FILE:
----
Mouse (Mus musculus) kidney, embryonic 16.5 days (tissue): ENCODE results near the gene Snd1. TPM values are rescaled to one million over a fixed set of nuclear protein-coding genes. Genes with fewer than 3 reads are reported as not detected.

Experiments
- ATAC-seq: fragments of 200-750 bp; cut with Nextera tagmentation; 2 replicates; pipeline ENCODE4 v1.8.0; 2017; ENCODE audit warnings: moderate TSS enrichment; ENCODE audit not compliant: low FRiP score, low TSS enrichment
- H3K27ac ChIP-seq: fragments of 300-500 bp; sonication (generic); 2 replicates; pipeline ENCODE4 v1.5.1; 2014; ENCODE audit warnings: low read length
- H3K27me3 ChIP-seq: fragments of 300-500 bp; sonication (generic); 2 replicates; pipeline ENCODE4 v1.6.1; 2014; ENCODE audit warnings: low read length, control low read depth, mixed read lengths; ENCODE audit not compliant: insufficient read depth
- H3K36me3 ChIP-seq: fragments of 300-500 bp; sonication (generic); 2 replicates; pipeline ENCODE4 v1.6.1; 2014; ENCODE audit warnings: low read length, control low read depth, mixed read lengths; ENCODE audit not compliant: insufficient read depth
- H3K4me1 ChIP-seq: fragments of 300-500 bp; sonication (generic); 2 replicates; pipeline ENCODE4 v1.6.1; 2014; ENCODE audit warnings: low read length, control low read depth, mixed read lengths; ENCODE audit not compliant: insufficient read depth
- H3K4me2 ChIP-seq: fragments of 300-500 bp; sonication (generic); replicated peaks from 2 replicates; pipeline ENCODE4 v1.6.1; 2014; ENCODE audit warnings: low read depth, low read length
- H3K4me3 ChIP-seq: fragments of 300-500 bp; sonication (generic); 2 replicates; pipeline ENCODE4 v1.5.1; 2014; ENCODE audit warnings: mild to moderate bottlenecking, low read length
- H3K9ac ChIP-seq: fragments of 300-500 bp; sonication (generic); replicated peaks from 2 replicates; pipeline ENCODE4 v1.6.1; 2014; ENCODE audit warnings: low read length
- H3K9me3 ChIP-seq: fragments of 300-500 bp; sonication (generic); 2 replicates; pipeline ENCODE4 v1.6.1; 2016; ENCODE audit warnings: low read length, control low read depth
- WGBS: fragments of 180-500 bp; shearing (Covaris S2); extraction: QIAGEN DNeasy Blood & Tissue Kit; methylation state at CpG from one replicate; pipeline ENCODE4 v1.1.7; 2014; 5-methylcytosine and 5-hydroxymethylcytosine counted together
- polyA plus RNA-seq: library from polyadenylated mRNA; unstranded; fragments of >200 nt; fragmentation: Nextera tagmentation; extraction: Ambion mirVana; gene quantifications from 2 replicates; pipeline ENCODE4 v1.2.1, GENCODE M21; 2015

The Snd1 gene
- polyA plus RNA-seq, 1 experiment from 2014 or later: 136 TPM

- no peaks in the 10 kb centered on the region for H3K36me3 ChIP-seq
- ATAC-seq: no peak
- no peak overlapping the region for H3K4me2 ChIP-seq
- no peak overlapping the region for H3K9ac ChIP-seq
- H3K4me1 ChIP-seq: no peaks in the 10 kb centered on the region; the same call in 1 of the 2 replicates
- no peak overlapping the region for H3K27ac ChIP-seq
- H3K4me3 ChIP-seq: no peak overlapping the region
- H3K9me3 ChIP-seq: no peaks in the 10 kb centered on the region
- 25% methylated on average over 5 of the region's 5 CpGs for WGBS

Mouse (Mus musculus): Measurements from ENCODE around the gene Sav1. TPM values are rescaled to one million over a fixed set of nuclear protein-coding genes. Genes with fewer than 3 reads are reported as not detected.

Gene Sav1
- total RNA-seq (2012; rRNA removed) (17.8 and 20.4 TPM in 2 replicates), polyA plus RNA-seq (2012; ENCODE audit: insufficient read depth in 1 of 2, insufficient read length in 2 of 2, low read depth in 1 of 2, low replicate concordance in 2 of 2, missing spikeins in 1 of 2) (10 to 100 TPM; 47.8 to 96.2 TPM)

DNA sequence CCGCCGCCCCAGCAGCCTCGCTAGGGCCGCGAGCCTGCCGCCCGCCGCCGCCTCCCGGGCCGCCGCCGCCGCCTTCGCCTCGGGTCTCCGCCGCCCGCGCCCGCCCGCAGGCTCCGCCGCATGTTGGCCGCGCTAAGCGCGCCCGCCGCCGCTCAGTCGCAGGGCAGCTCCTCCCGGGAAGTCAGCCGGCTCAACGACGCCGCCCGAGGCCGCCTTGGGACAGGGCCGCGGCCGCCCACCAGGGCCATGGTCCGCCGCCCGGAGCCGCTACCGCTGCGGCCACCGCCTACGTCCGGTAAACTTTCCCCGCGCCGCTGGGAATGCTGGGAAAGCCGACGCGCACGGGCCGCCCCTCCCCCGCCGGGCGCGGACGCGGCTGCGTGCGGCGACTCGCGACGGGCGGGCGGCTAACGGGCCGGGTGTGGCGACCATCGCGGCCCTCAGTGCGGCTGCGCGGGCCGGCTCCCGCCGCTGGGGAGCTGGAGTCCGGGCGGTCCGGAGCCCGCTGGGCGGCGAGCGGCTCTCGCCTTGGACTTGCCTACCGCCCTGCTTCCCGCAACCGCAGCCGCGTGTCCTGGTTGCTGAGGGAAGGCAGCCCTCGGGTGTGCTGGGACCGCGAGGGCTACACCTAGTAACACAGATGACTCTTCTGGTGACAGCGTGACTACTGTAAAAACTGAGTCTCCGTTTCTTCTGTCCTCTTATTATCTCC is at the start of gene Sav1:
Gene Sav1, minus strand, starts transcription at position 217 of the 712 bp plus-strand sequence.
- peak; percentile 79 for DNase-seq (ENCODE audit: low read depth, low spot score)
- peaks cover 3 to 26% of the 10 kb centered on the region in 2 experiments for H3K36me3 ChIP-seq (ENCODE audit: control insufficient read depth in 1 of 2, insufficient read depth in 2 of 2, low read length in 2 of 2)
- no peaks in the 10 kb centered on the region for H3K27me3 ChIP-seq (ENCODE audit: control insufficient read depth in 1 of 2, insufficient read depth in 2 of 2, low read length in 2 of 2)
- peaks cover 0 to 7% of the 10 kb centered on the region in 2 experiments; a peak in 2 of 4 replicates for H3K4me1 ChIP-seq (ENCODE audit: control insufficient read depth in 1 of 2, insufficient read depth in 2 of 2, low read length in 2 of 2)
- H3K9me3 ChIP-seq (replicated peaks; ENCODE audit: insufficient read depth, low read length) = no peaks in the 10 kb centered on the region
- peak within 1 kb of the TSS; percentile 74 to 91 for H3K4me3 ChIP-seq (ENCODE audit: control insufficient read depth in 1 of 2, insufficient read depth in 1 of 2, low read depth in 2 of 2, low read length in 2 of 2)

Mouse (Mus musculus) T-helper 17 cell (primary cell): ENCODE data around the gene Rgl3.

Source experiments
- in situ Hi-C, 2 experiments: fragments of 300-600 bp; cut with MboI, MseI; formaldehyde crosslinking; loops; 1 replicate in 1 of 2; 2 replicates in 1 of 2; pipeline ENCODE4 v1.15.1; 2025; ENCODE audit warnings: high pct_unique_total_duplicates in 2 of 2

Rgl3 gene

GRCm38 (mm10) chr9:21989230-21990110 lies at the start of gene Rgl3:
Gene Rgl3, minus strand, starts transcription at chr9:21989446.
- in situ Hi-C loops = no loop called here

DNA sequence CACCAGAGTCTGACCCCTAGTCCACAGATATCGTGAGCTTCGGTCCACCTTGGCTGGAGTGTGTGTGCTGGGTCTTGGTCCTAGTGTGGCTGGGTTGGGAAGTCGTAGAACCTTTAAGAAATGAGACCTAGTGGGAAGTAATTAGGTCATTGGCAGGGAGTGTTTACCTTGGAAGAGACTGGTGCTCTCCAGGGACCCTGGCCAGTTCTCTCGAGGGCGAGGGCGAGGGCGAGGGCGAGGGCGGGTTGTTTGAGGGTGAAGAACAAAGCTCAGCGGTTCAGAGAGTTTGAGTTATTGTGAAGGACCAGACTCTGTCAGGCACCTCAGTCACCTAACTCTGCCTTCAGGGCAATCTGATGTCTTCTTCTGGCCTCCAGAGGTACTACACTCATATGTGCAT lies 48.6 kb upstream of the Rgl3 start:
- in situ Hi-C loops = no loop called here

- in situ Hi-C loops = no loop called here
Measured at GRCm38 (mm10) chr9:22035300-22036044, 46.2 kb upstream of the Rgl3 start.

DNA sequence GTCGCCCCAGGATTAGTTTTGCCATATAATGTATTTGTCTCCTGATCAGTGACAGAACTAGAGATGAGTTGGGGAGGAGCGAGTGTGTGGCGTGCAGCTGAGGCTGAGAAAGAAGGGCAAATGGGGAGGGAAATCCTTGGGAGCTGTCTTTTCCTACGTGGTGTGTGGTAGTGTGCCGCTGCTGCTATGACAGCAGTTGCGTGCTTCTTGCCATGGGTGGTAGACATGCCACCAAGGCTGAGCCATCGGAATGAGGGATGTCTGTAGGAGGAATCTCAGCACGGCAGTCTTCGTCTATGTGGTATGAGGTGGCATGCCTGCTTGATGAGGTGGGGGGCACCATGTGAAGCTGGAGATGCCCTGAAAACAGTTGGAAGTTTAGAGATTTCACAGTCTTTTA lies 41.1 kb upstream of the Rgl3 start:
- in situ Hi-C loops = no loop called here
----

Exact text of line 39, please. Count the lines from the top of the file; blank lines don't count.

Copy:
Rgl3 gene